Monday, May 10, 2010

excitusque hilari die

I got married on the May Day weekend. I'm not sure that this is necessarily something that I'd discuss on this academic blog for its own sake. But I thought I would reproduce one of the readings, as it is relevant to the sort of material I have here. We decided on a couple of Classical-themed readings. My wife chose an excerpt from Ursula Le Guin's rewriting of Virgil, Lavinia, about which I've written before. I chose a poem of Catullus - not the wedding epithalamium from which I quote the title of this entry (Poem 61), but Poem 5. Being the sort of person that I am, I wasn't going to be satisfied with using any translation that I could find on my bookshelves or on the 'net (the poem has been much translated and imitated, by the likes of Christopher Marlowe and Walter Raleigh, among others).

Instead, I decided to translate it myself. But I also decided not to do a plain prose translation, but to try to render the Latin verse into English verse. This was quite a challenge. I decided any sort of rhyming structure would be beyond me, but I wanted some sort of structure, rather than just free verse, which would make my translation little different from prose. In the end, the iambic tetrameter seemed the correct metre - a pentameter, more typical in English poetry, would make the lines too long to match the content of each Latin line, and so I would not have the line-for-line translation I wanted. So each thirteen-syllable Latin line is rendered, as best I can, into eight English syllables. Technically, not every line is strictly iambic - the third line certainly opens with a trochee (I evidently remember some Latin scansion!). But a pure iambic rendition would be very difficult, and I am told that part of the effect of English poetry comes from the clash between the stresses of the metrical feet and the natural stresses of the English lines.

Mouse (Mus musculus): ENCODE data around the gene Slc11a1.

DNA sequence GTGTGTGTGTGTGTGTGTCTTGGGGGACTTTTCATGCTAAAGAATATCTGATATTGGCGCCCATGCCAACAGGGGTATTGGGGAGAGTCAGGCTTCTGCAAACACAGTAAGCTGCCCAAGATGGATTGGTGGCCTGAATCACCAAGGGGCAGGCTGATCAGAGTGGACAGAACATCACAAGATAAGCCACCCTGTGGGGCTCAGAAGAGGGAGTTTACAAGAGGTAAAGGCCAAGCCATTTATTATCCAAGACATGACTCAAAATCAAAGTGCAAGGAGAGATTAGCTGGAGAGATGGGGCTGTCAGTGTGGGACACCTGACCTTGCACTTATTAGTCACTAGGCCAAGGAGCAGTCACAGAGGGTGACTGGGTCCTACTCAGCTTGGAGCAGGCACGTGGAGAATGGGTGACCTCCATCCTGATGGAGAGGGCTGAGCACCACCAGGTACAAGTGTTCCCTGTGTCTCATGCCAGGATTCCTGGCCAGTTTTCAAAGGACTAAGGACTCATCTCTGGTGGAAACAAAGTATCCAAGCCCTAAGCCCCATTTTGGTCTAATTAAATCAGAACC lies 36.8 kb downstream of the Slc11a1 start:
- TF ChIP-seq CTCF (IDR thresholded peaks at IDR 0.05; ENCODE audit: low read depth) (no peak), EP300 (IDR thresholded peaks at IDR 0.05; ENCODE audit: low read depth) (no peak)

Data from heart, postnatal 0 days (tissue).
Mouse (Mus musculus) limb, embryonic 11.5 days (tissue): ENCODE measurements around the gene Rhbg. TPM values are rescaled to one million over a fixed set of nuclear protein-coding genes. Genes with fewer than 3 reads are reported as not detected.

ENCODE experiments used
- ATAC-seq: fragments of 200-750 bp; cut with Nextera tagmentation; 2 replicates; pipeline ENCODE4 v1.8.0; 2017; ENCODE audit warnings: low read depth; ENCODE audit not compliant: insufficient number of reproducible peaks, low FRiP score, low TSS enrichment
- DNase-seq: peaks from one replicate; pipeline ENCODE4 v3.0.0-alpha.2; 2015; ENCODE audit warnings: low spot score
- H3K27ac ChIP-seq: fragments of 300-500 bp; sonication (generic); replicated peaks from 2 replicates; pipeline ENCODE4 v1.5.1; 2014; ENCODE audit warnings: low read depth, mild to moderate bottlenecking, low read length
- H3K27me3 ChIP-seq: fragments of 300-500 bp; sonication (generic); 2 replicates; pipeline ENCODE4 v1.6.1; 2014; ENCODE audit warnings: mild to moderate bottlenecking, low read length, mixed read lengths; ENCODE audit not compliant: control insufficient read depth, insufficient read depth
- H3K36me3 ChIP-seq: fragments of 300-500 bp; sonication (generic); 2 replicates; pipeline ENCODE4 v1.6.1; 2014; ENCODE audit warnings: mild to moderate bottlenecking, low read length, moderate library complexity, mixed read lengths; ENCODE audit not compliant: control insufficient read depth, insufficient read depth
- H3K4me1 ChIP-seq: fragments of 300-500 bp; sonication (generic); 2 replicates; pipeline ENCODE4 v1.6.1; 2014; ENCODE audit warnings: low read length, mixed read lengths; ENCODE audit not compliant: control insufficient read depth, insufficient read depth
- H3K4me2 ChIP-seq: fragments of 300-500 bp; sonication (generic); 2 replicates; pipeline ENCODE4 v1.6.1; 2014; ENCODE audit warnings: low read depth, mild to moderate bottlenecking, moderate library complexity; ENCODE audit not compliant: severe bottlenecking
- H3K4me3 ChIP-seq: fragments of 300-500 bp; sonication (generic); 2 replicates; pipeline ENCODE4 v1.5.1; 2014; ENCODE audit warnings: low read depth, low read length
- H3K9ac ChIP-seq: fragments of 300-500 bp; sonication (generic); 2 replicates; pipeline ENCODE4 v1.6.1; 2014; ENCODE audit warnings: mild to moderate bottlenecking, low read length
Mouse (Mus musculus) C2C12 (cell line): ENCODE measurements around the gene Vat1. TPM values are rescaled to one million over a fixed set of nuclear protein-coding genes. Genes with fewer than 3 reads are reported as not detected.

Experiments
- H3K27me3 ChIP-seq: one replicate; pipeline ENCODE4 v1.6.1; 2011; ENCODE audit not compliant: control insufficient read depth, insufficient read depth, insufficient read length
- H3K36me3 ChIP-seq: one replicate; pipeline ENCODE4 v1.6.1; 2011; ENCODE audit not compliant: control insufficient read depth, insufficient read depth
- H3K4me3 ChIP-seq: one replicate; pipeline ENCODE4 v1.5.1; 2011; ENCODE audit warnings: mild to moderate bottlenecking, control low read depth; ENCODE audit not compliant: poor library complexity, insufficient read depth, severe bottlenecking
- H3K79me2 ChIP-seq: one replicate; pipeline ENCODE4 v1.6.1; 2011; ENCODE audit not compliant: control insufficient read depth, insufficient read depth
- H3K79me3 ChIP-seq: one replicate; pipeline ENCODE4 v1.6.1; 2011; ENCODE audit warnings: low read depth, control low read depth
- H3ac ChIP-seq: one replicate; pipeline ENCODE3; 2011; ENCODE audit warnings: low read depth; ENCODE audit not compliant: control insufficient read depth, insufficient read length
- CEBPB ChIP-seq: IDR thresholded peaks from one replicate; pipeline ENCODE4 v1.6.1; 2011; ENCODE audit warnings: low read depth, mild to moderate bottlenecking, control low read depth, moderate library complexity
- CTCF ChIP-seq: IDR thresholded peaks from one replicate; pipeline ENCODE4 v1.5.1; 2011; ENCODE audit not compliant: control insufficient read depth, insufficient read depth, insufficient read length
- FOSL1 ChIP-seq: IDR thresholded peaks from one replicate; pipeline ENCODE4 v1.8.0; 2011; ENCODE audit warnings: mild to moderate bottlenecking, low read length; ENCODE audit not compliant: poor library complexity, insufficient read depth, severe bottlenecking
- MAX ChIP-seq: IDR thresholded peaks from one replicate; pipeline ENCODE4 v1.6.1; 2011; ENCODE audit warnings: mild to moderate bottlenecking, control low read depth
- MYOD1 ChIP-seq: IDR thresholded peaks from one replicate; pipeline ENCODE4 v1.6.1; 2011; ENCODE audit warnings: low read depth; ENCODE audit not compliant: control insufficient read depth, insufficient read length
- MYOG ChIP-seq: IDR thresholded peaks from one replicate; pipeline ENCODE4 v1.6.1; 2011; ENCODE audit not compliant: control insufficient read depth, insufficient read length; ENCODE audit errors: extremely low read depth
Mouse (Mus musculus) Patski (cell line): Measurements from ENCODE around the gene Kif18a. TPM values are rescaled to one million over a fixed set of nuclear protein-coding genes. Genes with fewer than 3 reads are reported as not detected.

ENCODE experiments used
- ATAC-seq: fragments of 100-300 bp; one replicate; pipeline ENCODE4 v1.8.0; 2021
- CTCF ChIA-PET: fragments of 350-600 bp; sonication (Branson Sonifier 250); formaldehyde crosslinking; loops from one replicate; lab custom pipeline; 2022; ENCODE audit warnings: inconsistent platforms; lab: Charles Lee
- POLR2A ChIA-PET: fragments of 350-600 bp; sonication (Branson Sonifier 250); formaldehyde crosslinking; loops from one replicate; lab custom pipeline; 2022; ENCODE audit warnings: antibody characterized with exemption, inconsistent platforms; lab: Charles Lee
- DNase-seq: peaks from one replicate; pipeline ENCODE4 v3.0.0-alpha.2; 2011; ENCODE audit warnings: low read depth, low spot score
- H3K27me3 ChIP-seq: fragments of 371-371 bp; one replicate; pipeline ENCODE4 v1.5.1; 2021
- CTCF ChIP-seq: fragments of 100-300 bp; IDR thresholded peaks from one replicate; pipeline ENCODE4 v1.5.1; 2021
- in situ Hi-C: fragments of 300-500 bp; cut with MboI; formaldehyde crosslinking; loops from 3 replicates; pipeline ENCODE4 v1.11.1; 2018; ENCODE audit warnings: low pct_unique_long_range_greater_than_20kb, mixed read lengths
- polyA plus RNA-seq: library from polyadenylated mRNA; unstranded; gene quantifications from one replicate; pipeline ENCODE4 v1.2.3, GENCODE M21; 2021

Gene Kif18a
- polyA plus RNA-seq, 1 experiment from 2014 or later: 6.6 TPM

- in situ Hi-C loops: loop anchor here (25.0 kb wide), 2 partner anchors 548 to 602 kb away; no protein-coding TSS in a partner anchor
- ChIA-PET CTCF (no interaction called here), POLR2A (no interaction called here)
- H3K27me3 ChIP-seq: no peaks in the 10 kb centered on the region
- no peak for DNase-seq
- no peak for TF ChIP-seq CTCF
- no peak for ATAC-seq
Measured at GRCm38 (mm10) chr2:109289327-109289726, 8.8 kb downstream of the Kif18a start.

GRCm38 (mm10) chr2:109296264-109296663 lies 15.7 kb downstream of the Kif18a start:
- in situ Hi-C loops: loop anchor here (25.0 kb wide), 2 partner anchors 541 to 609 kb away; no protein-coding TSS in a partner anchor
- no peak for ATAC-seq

There remain some bits, especially towards the end, that I'm not entirely happy with (indeed, I've changed the penultimate line from what was read on the day). But I showed it to my OU colleague Paula James, who knows Catullus far better than I do, and it passed muster with her. And some guests recognised the poem from past experience of it, and at least one thanked me for rescuing it from associations with dreadful school experiences.

So here it is, as read on the day by my dear friend Alison Freebairn, who, in the words of another guest, "gilded [the poem] with a gentle Scottish burr".

Catullus, Poems 5, ad Lesbiam

Vivamus, mea Lesbia, atque amemus

Let’s live, my darling, and let’s love.
And let’s not give a monkey’s for
Gossip of mis’rable old men.
The sun sets but can rise again.
But when our brief light fades from view,
We must sleep through an endless night.
Kiss a thousand times, a hundred,
Another thousand, a hundred,
Then yet more thousands, more hundreds.
Then when we’ve kissed many thousands
Of times, let’s lose count, so we won’t
Know how often we’ve kissed, and no
One can harm us with that knowledge.


RWMG said...

Congratulations on the nuptials.

Susan Deacy said...

So you've got married: that's lovely! Susan

Tony Keen said...

George Sharpley used this translation to accompany his reading of the Latin text: